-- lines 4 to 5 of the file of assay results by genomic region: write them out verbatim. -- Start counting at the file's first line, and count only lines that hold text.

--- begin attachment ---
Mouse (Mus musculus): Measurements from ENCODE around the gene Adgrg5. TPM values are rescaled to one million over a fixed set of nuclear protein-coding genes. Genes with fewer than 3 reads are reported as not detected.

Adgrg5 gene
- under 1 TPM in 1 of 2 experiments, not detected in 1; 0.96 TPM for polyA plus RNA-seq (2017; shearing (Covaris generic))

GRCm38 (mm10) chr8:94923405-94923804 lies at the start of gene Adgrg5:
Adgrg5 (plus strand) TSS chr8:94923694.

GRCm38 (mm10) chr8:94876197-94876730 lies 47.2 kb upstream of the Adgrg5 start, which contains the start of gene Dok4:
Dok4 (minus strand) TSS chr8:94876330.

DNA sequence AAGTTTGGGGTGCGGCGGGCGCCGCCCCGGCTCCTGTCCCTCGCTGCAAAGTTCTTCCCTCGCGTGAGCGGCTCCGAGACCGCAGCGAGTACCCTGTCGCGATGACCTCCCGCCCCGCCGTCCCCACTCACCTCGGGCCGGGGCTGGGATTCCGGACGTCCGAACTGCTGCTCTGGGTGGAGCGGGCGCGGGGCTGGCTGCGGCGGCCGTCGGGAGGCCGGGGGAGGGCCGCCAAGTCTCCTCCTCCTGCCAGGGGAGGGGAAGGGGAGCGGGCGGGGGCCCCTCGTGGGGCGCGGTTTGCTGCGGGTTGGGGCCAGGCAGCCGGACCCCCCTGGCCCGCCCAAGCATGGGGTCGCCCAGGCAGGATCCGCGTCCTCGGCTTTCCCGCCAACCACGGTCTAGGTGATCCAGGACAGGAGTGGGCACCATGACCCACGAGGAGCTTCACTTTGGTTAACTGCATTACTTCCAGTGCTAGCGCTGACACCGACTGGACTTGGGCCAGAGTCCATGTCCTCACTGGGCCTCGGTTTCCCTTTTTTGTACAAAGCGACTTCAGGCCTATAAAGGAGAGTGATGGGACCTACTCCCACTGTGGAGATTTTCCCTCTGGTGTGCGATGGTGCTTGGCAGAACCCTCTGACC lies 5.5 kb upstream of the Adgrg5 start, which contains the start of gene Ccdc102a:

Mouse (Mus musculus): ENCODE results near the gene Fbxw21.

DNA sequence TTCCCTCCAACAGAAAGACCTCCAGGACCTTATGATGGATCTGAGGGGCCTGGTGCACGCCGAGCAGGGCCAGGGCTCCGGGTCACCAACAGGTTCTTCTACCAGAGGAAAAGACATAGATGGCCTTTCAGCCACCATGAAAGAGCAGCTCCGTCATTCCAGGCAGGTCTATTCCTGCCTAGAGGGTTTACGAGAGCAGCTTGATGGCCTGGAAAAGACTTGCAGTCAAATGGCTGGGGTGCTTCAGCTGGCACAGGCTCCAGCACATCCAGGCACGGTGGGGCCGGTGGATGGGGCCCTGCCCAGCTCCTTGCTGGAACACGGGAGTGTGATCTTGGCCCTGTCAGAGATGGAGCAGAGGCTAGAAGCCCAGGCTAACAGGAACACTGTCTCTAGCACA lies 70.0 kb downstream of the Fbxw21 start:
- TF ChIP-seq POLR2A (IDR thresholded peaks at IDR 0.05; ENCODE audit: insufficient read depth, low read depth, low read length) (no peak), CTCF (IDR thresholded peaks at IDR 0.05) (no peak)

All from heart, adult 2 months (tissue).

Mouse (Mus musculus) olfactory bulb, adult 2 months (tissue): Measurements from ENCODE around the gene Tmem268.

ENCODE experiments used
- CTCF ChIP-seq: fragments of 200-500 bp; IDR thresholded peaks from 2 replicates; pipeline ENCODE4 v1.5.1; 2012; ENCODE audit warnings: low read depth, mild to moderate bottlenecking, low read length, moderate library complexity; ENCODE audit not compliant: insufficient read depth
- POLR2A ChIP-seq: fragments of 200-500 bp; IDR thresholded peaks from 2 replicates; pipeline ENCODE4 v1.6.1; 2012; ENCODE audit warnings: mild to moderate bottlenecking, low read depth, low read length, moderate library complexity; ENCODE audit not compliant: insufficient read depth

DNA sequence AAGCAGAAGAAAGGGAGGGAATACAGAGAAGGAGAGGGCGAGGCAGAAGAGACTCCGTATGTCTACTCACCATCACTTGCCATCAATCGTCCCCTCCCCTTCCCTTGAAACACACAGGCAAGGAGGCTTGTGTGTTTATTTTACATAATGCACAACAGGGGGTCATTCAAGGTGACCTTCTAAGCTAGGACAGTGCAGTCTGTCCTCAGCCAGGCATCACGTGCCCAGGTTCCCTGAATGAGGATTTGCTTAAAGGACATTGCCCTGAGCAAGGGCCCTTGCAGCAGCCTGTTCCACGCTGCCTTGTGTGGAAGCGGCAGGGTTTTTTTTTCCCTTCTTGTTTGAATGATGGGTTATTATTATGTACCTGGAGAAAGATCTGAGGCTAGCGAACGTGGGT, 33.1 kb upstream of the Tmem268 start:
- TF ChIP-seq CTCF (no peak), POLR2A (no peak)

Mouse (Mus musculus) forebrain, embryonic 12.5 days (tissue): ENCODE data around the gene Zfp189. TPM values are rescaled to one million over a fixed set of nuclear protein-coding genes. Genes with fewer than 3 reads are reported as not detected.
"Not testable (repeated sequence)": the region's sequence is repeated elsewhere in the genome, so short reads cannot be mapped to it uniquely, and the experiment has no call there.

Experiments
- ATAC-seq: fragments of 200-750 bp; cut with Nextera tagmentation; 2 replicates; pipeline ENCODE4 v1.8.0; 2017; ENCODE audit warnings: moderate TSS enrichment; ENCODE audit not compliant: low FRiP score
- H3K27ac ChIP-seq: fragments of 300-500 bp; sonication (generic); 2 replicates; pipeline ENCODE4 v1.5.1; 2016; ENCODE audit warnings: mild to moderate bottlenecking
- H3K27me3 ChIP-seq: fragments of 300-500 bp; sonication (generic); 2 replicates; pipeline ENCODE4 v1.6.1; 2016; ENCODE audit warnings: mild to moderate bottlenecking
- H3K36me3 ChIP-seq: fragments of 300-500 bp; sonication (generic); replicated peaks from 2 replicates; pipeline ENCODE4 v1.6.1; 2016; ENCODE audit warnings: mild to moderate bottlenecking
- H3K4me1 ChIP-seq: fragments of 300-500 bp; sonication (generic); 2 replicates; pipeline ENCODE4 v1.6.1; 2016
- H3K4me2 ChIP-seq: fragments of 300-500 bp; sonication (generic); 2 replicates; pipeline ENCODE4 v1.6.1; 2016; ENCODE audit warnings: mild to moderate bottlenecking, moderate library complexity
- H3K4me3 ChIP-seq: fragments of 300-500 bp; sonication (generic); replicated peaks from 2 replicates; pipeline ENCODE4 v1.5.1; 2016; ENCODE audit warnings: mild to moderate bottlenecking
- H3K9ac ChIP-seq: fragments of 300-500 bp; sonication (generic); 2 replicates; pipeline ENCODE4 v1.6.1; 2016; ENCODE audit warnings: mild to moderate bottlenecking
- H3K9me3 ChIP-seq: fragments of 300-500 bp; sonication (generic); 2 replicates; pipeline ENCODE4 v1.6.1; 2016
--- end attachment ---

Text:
GRCm38 (mm10) chr8:94923405-94923804 lies at the start of gene Adgrg5:
Adgrg5 (plus strand) TSS chr8:94923694.